You’re essentially arguing that increasing production of Mercedes cars would put pressure on Yugo to lower prices.

  3. I do think you’re right about demolishing parking lots and low-rise offices/retail to build apartments, though. That should moderate prices of high-end apartments without affecting other housing.

  4. David @79

    Really my point is that this has absolutely nothing to do with affordability, from both sides. That’s just a way to get sympathy for each cause.

    There is only one way to address affordabiluty and that is rent control. We will see that or the elite will have no one left to serve them. The choice is up to the owners. I hope they make a wise one.

    In many ways Ballard is a better neighborhood than it was when I was a kid. In many ways not. Not everyone will lile each and every change. Change is part of life and without it we have stagnation.

  5. FYI everyone Sam (@93) does not live in Ballard. He lives on the Eastside, which is well documented on the Seattle Transit Blog.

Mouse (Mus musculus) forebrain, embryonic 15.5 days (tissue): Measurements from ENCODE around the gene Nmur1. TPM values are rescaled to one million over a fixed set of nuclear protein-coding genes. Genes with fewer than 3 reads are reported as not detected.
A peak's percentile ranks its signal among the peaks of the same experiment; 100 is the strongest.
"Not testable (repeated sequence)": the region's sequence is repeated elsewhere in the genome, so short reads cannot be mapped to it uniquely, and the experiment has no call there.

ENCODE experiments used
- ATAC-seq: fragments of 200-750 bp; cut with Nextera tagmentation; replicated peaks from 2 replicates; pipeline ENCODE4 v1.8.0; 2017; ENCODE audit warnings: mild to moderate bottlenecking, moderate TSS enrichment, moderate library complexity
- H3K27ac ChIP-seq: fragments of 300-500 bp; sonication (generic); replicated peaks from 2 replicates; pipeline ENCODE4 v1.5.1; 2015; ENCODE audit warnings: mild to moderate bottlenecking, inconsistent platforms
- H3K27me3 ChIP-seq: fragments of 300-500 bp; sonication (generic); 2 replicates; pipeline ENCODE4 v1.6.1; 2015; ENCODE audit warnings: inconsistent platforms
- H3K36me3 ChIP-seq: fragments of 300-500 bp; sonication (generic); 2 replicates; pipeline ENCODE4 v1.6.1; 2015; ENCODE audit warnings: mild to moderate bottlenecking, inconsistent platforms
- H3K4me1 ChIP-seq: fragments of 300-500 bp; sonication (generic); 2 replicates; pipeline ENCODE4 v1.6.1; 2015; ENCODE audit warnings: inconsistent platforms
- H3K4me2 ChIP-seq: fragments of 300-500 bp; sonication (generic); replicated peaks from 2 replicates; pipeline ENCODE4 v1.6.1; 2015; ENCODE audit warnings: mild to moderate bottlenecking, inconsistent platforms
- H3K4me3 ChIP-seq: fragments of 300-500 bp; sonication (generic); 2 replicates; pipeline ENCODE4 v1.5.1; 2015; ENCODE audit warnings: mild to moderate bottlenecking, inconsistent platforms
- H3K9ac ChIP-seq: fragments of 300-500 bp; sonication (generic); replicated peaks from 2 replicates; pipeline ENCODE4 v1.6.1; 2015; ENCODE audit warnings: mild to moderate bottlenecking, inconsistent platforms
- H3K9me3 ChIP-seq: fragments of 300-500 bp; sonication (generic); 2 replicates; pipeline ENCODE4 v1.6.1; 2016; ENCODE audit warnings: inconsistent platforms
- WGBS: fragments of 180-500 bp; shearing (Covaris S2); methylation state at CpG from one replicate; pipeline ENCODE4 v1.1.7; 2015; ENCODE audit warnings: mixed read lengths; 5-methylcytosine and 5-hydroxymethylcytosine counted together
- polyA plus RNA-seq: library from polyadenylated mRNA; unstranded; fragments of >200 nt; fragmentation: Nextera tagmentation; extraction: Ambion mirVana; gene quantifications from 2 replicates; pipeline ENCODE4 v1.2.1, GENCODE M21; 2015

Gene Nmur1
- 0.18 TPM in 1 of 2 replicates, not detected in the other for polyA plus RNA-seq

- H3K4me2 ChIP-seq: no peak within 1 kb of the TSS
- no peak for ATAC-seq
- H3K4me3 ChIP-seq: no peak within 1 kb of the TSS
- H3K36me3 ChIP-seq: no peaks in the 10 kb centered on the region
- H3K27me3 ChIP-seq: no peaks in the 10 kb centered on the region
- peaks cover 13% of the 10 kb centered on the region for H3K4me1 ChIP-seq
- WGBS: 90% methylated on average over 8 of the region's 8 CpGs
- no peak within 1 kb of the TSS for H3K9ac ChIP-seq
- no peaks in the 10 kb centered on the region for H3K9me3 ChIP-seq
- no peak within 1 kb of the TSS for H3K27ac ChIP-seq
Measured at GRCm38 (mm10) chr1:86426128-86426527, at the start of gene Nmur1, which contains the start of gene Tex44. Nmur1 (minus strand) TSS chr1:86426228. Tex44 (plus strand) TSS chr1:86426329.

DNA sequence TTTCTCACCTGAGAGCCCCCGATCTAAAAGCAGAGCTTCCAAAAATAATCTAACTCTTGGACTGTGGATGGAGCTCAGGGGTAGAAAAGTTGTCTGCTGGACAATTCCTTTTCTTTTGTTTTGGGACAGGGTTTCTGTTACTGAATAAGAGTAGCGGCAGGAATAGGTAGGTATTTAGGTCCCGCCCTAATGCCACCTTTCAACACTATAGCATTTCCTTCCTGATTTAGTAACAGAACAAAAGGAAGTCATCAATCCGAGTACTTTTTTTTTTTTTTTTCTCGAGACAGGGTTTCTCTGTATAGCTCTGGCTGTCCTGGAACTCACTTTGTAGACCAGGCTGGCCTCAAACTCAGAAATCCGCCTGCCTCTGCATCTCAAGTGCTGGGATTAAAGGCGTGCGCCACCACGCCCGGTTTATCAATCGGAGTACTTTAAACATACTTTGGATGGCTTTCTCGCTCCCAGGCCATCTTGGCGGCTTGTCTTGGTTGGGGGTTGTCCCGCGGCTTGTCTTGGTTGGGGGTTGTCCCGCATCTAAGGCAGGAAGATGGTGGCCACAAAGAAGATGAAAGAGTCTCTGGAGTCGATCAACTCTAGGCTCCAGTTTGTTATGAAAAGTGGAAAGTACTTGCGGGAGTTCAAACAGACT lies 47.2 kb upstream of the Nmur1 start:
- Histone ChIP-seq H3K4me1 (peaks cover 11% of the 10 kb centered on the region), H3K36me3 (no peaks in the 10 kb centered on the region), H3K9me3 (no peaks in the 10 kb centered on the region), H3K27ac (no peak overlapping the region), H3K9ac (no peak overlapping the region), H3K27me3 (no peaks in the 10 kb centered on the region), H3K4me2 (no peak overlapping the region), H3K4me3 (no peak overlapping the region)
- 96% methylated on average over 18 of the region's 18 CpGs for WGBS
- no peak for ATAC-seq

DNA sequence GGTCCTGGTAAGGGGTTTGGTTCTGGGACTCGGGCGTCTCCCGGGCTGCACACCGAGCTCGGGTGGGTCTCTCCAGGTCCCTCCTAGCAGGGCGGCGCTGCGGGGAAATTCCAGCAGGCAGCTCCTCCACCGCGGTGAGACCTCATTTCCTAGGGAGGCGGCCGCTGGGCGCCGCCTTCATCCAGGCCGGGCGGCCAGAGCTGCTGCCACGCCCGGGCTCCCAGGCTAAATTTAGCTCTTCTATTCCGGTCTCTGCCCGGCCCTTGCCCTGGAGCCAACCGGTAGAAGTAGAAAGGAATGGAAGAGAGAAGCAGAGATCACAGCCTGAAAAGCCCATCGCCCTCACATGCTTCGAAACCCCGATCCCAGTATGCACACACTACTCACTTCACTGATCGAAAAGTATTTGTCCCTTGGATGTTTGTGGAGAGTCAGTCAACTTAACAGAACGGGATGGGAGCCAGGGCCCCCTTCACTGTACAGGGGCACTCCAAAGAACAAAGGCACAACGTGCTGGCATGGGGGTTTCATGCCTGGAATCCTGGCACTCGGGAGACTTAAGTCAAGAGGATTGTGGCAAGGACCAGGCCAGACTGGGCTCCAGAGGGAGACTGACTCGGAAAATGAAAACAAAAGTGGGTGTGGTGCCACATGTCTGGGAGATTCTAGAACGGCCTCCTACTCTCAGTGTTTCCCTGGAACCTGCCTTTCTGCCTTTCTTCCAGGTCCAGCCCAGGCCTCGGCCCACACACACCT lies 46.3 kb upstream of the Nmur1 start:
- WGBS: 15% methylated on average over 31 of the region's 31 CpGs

Most others here, however, do live in Ballard, and are having a lively discussion. This is good.

  6. @105 Unless there are two Sams in the world.

    Sorry, East Ballard, lived here 15 years.

  7. Urbanists are like the Puritans who showed up in America. They arrive, give you a blanket and demand you worship their god for your own good.

    Just replace ‘blankets’ and ‘god ‘ with ‘density’ and ‘green washing’. Time for some push back.

  8. Mondoman: I have to use your example back on you. Lock Vista is a case of low end apartments being upscaled to meet high end demand. Your car example is not a good one for this reason, Yugo’s never become Mercedes. Again: San Francisco. We have an excellent example available to us of what happens when you artificially constrict supply. Let’s use it and be wary of the thinking that led there.

    Briarrose: Re: Rent Control. SF, NYC. That is what happens when you constrict supply and apply rent control. Everyone who can’t get a rent control unit is stuck in a market that is made even more crazy by rent control.

  9. Before moving to Ballard in 2011, I managed an older 15-unit apartment building, two blocks west of north Broadway on Capitol Hill. All units were 1-bedroom, and ranged from $750 – $1200, depending on view and updates.

    Then in 2008, three massive apartment buildings were completed and began renting 1-bedroom at rates from $1500-$2500, depending on view and size.